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Vancouver-based design firm Falken Reynolds celebrates the beautiful landscape with this sprawling mountain-meets-lakefront home.
Over the course of his 16-season NHL career, Dan Hamhuis lived in more houses, in more cities, than most people do in a lifetime—and brought his family along for the ride. So, in 2020, when it came time for Dan to retire from hockey and finally put down some roots, the easygoing Hamhuises likely could’ve comfortably settled anywhere in North America. But for Dan and wife Sarah, there was no place like home.
Both had grown up in Northern B.C.; returning to Smithers just felt right. They’d bought the plot of land years ago, in fact, and had enjoyed many an off-season in a modest holiday cabin on the property. So when the time came to settle down in a “forever home” for their next phase of life, the couple couldn’t think of anywhere else they’d rather be.
The unique site features incredible mountain views along with waterfront vistas, so Dan approached Vancouver-based design firm Falken Reynolds with what he humbly describes as “simple thoughts of how we wanted the house to be”: a home that was part mountain cabin, part lakefront house. Principals Chad Falkenberg and Kelly Reynolds took the mash-up concept and happily ran with it; the result is a 4,100-square-foot modern home, warm and bright, that celebrates the landscape and the active family’s outdoor lifestyle.
“Seldom do our kids have shoes on,” admits Sarah, laughing. Her three daughters—Anna (14), Morgan (12) and Brooke (10)—are usually found either traipsing barefoot in and out of the house and down to the beach in the summer, or clomping in with ski boots after a bluebird day on nearby Hudson Bay Mountain.
The team at Falken Reynolds worked closely with Hotson Architecture on the architectural design, and tapped Telkwa-based Vandergaag Construction to do general contracting for the project. Starting their involvement at the earliest stages gave Falkenberg and Reynolds an intimate level of control over the space planning. The extra-roomy entryway, for instance, is designed specifically to accommodate the family of five as they all shed their big puffy coats and gear after a day on the slopes. The bedrooms, on the other hand, were designed with minimal square footage to encourage the family to spend time together in the common spaces instead.
Every room has an incredible view, whether upstairs or downstairs. It’s no accident: Falkenberg and Reynolds took the time to do sun studies, watching where the light hits the site so they could place windows to capture it in the most optimal way. “Because we were able to design the whole home, we could decide on exactly which views to frame,” says Falkenberg. Snow-proof skylights even illuminate the staircase.
At the heart of the Hamhuis home is the kitchen. The family is almost always there, cooking up a big breakfast or getting ready to entertain after a day of hiking or skiing. So the design team made sure that it was truly at the centre of the flow, considering not just its role within the home, but also within the property itself. As a result, the kitchen layout allows you to view both the driveway and the dock to see when neighbours are arriving on boat for a barbecue, or when the girls are piling out of the car, hungry after a day on the hill.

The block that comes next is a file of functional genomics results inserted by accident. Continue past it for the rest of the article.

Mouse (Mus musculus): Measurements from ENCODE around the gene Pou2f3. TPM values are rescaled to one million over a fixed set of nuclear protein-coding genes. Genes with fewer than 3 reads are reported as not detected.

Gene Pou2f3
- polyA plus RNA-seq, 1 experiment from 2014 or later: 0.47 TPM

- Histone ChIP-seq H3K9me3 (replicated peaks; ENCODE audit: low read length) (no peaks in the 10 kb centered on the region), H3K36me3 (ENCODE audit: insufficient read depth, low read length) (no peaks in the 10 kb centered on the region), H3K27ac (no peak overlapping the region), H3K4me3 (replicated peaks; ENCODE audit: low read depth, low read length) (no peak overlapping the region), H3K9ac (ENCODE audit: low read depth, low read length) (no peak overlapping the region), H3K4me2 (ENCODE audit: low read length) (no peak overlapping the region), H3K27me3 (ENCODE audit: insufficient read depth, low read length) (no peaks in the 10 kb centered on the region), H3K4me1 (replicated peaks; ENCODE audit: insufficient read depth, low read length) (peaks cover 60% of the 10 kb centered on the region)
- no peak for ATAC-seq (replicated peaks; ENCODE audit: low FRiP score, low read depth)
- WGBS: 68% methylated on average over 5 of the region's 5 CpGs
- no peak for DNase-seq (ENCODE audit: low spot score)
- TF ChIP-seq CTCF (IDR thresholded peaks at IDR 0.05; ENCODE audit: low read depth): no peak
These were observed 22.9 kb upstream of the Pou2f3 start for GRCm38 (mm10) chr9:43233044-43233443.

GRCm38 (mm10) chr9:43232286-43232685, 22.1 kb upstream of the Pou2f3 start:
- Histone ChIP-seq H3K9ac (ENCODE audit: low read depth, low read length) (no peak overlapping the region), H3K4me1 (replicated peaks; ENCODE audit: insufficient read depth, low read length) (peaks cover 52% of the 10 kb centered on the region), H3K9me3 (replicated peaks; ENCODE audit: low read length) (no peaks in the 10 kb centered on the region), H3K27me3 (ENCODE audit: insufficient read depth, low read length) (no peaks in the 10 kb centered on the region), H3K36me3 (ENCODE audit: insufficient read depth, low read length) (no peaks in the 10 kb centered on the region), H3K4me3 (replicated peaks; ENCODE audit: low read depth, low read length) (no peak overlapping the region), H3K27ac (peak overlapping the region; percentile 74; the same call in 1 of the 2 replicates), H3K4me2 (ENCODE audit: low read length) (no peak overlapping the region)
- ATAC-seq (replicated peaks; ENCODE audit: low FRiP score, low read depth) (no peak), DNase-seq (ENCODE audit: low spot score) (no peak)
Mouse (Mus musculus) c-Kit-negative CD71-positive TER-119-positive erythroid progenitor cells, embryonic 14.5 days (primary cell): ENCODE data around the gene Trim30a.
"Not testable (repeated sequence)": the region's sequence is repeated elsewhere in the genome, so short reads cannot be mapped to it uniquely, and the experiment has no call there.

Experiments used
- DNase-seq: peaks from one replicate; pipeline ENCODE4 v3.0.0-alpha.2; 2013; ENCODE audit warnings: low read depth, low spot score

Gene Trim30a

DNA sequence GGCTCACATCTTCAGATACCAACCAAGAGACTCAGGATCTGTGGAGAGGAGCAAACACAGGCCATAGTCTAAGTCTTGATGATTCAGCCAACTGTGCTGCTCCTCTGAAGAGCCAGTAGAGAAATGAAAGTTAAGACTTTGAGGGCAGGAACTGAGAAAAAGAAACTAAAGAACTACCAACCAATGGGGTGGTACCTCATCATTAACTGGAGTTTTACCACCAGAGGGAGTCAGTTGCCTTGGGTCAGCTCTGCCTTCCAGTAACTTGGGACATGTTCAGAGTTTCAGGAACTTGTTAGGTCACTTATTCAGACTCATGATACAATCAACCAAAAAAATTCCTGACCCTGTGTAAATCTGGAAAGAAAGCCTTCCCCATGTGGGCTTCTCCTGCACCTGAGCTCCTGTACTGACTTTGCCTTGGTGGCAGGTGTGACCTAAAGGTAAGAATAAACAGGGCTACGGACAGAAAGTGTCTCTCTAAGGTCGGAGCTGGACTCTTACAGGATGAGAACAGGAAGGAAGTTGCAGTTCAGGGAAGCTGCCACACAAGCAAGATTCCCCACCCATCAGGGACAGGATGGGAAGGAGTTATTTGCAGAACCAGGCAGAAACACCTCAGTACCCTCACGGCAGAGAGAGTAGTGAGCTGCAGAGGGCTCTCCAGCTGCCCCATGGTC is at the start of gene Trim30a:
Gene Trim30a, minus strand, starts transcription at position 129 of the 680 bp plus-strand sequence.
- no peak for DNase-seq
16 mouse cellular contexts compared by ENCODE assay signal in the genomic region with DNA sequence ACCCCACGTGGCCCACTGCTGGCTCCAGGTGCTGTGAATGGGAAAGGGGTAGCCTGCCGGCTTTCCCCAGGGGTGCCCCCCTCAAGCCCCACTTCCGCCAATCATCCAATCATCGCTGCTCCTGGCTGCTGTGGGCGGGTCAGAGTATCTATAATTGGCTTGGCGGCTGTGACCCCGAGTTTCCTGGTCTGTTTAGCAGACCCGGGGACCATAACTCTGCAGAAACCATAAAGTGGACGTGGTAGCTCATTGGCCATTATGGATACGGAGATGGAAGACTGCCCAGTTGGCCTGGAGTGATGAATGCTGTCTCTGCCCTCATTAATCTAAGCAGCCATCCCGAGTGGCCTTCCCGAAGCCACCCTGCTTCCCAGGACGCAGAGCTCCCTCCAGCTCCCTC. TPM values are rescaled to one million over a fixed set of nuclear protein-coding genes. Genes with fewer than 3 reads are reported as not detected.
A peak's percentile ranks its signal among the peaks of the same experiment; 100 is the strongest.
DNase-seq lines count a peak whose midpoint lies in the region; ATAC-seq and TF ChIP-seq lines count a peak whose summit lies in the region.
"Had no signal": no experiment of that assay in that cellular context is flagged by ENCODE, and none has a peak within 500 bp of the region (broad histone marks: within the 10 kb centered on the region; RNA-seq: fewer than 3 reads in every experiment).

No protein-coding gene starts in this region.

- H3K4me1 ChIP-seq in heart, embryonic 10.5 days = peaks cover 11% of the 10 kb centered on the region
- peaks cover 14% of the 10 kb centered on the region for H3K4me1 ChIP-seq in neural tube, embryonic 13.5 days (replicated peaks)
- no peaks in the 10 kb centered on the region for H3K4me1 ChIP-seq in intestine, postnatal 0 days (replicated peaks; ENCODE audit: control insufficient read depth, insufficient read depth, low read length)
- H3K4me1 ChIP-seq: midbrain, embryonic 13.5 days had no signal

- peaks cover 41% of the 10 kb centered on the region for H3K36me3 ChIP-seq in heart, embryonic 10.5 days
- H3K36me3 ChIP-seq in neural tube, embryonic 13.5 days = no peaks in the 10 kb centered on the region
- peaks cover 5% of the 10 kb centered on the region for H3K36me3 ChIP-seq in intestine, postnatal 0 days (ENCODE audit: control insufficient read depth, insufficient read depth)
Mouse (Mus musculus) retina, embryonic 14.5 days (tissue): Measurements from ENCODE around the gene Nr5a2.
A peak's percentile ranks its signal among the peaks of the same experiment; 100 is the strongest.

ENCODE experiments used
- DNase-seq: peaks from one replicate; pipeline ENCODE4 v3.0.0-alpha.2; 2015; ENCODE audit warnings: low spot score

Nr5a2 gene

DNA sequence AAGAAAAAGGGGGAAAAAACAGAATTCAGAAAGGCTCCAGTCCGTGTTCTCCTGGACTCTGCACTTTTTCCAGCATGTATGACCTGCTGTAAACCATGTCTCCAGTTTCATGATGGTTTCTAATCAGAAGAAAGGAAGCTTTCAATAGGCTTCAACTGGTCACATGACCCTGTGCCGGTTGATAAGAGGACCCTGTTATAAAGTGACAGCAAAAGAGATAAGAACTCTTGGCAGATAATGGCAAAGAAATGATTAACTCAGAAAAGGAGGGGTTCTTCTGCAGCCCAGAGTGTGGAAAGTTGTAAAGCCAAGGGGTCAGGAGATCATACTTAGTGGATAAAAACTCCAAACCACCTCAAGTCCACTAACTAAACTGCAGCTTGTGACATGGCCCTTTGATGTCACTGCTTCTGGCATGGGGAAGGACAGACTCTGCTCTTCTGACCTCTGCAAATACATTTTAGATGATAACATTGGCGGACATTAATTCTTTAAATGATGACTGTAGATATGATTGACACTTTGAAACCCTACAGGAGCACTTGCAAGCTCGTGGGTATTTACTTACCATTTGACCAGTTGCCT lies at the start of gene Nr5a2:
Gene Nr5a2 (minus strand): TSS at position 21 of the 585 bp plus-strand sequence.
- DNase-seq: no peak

Sarah describes the flow of the space as “natural.” Though they’re just ramping up hosting again post pandemic restrictions, the family’s dinner parties consistently move from kitchen to dining room to living room. “It’s not like, ‘oh, we should move to the living room’—it just happens,” she says. “The flow of the house works exactly the way we wanted it to.”
The Hamhuises are in a good position to truly appreciate this functionality. “We’ve lived in a lot of houses—big ones and small ones and old ones and new ones—and they all had dead space,” says Dan. “There would be formal dining rooms or guest areas which just collected dust. In this house, we use every single inch of the square footage.” That’s not to say the family is pushing at the seams; rather, Falken Reynolds has designed the layout with true intention. “Every space, every storage cabinet, the way everything works together, it has purpose,” Dan says.
It also has plenty of style. Though this modern home feels light and airy, very few of the walls on the main floor are white. Instead, the milieu is one of wood grains and finishes, with oak flooring, ash millwork and a yellow cedar ceiling. Stone elements, like the beautiful stone-and-steel fireplace, are another natural touch.
Warmth also comes from the furniture picks, selected from outside the usual modernist toolbox. Instead, the Hamhuises sourced many of the pieces—such as the dining table—from Scott Landon Antiques. Black fittings and black accents like handrails and faucets are modern finishing touches that aren’t too precious and give the whole space a casual, sit-down-and-stay-awhile vibe.
Boosting that shoulder-drop feeling is the positively languid light fixture from Rich Brilliant Willing that is sprawled above the kitchen table—though, of course, it took a deft design hand to achieve that just-so level of perfect imperfection. “We used a 3D model to work out the exact placements of the cables and blown glass orbs to make it easier for the contractor to install it and achieve a casual look,” explains Falkenberg. The glass diffusers evoke fishing floats bobbing at sea.
Though the unusual pairing of lake house and mountain chalet might have been a confounding assignment for some, when Falkenberg and Reynolds came up to the home for the multi-day photo shoot, they got a chance to see just how right they got it. “It was really gratifying to watch how the family uses the house,” says Falkenberg. “Those photos of the family in the kitchen? That’s them making us dinner.”
Originally published July 2022.
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